Written by: Kurt Bunge
London Accessibility is announcing that Alistair Duggin will be presenting the first talk at their July 27th meetup at the Angel Building, 407 St. John St, London, England. Duggin’s talk will be on “How do you make a website as big as GOV.UK accessible to the widest possible audience.”
Michiel Bijl will follow Duggin and talk about, “The ARIA Authoring Practices Guide: what is it and how does it help?”
WAI-ARIA provides semantics designed to allow an author to properly convey user interface behaviors and structural information to assistive technologies in document-level markup. WAI-ARIA 1.1 adds features to WAI-ARIA 1.0 to complete the HTML+ARIA accessibility model.
The new and updated working draft is open for review as they are looking for comments. WAI-ARIA 1.1 adds:
- table roles and a model to distinguish tables from grids.
- the “aria-roledescription” property to refine user understanding of roles.
- changed applicability of “aria-readonly” and “aria-level”.
- expanded explanation of “supported” vs. “required” states and properties.
Core Accessibility API Mappings (Core-AAM) and Accessible Name and Descriptions: Computation and API Mappings (AccName-AAM) provide support for the new WAI-ARIA 1.1 features as well as more complete accessibility API Mapping for other features.
Several new accessibility improvements to Microsoft’s Office Online have been rolled out. The improvements give users who are blind or have low vision a better experience. Microsoft has improved the way screen readers interact with Office Online through the use of the WAI-ARIA (Web Accessibility Initiative – Accessible Rich Internet Applications) web accessibility standard.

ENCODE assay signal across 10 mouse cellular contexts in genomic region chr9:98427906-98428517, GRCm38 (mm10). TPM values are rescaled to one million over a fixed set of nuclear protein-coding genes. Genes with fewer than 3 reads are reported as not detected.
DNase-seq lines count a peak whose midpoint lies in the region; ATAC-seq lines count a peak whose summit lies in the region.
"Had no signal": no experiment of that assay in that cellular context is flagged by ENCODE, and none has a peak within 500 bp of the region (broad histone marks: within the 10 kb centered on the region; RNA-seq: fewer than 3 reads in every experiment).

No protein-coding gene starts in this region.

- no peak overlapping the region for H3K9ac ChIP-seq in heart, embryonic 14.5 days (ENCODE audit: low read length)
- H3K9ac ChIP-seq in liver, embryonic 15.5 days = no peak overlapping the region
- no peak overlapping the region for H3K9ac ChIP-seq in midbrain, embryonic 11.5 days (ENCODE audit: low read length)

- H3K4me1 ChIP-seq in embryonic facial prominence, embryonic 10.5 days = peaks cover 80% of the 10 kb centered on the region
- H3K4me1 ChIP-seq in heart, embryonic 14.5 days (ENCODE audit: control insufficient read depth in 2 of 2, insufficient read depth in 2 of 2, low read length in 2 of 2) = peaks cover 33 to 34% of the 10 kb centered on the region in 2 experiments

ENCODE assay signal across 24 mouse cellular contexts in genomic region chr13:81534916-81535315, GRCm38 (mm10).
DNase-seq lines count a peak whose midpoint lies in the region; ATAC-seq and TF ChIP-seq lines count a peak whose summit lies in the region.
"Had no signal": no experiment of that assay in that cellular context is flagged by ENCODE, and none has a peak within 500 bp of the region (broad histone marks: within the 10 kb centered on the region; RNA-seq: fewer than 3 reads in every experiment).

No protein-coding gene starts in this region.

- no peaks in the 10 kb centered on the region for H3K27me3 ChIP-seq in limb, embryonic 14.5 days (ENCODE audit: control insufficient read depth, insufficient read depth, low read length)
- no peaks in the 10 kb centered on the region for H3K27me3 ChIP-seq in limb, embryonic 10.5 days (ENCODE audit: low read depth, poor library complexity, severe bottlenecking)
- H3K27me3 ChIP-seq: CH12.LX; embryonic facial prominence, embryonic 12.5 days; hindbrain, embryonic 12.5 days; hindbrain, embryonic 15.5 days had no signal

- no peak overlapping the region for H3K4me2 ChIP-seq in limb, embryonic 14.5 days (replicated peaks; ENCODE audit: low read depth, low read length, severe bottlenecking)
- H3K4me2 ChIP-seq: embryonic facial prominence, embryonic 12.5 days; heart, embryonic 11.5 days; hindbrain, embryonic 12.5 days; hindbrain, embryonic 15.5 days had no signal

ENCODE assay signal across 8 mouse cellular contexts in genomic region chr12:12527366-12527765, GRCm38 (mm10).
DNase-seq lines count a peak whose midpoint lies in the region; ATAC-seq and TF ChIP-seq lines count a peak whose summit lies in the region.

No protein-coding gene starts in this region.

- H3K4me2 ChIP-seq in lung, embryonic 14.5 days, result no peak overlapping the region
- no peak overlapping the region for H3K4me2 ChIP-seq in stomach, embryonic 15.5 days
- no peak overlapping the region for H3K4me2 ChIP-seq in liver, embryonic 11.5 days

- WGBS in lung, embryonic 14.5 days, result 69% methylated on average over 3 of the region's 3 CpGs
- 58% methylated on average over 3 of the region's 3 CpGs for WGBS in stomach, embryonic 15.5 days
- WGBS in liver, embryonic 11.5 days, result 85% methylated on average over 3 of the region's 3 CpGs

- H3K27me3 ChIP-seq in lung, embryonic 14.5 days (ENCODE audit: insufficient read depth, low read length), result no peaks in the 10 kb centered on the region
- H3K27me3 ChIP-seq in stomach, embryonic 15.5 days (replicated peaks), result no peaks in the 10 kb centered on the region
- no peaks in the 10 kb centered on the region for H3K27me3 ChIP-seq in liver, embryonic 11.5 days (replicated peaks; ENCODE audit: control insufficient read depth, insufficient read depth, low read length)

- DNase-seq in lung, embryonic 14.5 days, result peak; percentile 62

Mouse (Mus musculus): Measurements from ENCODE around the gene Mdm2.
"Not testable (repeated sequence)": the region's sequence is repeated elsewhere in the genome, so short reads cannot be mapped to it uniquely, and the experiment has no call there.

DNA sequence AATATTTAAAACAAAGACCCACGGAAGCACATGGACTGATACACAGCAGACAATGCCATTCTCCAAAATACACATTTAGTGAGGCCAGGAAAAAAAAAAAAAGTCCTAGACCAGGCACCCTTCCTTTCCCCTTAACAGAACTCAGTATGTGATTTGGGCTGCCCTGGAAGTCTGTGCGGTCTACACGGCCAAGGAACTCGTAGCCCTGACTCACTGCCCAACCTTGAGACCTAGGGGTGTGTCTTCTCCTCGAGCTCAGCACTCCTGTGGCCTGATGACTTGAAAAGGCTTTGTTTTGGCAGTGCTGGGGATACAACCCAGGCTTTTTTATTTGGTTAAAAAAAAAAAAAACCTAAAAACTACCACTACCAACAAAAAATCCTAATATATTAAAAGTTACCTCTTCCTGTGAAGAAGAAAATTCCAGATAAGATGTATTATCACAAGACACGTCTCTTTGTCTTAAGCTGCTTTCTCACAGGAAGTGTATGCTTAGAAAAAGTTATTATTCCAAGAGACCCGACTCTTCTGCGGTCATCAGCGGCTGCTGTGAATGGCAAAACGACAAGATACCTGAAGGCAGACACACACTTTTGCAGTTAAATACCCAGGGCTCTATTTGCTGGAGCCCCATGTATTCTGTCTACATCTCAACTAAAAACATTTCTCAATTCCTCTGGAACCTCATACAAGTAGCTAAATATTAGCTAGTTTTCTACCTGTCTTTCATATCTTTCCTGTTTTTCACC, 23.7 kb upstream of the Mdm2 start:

Microsoft has made other improvements over the past year as well. The following OfficeGarage videos demonstrate some of the improvements:
The W3C’s Protocols and Formats Working Group has published the first public working draft of API Mappings 1.1 (Core-AAM). It supports the updated working Draft of Accessible Rich Internet Application (WAI-ARIA 1.1). WAI-ARIA helps to improve the accessibility and interoperability of web content by providing an ontology of roles, states, and properties that developers can use to define accessible user interface elements. Core-AAM shows developers how user agents should expose semantics of content languages to accessibility APIs across multiple content technologies and includes much of WAI- ARIA.
Accessible Rich Internet Applications (WAI-ARIA) 1.0 is now a World Wide Web Consortium (W3C) Recommendation. Publishing WAI-ARIA is an important step making web content and application more accessible to people with disabilities. WAI-ARIA defines how developers of browsers, media players, mobile devices and assistive technologies (AT), and content developers can achieve better cross-platform accessibility. WAI-ARIA is introduce in the WAI-ARIA Overview.
More information on WAI-ARIA
The HTML working group at the W3C has published and updated working draft of Using WAI-ARIA in HTML.
The World Wide Web Consortium (W3C), an international community that develops open standards, such as the Web Content Accessibility Guidelines 2.0 (WCAG 2.0), to ensure long-term growth of the web, launched a Web and Mobile Interest Group. The new group is chartered to accelerate the development of Web technology so that it becomes a compelling platform for mobile applications and cross platform development. Read more about the new web and mobile interest group from W3C.
The User Agent Accessibility Guidelines (UAAG) serve as a guide to developers and user-agent vendors. It outlines the process for making Web browsers, media players, and assistive technologies (software that some people with disabilities use in interacting with computers) accessible to people with disabilities.